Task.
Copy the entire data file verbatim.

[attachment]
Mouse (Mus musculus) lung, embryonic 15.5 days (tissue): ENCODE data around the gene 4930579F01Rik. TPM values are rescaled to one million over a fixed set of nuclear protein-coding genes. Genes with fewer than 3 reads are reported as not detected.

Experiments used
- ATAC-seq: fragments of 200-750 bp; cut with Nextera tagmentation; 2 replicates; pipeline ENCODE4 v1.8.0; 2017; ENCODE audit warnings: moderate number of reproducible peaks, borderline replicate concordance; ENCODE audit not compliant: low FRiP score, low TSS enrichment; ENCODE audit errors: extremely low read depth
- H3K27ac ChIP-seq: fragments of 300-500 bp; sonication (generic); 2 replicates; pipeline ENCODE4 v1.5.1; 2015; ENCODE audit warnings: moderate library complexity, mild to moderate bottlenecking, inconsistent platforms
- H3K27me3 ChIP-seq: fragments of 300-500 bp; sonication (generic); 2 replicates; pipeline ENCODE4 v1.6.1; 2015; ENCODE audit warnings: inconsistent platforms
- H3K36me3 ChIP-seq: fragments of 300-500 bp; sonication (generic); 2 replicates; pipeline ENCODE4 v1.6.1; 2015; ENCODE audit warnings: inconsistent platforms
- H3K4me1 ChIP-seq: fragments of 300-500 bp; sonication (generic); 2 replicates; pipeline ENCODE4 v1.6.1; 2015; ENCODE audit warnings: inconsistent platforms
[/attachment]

Mouse (Mus musculus) lung, embryonic 15.5 days (tissue): ENCODE data around the gene 4930579F01Rik. TPM values are rescaled to one million over a fixed set of nuclear protein-coding genes. Genes with fewer than 3 reads are reported as not detected.

Experiments used
- ATAC-seq: fragments of 200-750 bp; cut with Nextera tagmentation; 2 replicates; pipeline ENCODE4 v1.8.0; 2017; ENCODE audit warnings: moderate number of reproducible peaks, borderline replicate concordance; ENCODE audit not compliant: low FRiP score, low TSS enrichment; ENCODE audit errors: extremely low read depth
- H3K27ac ChIP-seq: fragments of 300-500 bp; sonication (generic); 2 replicates; pipeline ENCODE4 v1.5.1; 2015; ENCODE audit warnings: moderate library complexity, mild to moderate bottlenecking, inconsistent platforms
- H3K27me3 ChIP-seq: fragments of 300-500 bp; sonication (generic); 2 replicates; pipeline ENCODE4 v1.6.1; 2015; ENCODE audit warnings: inconsistent platforms
- H3K36me3 ChIP-seq: fragments of 300-500 bp; sonication (generic); 2 replicates; pipeline ENCODE4 v1.6.1; 2015; ENCODE audit warnings: inconsistent platforms
- H3K4me1 ChIP-seq: fragments of 300-500 bp; sonication (generic); 2 replicates; pipeline ENCODE4 v1.6.1; 2015; ENCODE audit warnings: inconsistent platforms